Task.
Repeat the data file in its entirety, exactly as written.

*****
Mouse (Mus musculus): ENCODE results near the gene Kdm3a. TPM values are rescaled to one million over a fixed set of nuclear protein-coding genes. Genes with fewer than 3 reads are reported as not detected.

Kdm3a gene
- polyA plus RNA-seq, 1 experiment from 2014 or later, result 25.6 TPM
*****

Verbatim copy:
Mouse (Mus musculus): ENCODE results near the gene Kdm3a. TPM values are rescaled to one million over a fixed set of nuclear protein-coding genes. Genes with fewer than 3 reads are reported as not detected.

Kdm3a gene
- polyA plus RNA-seq, 1 experiment from 2014 or later, result 25.6 TPM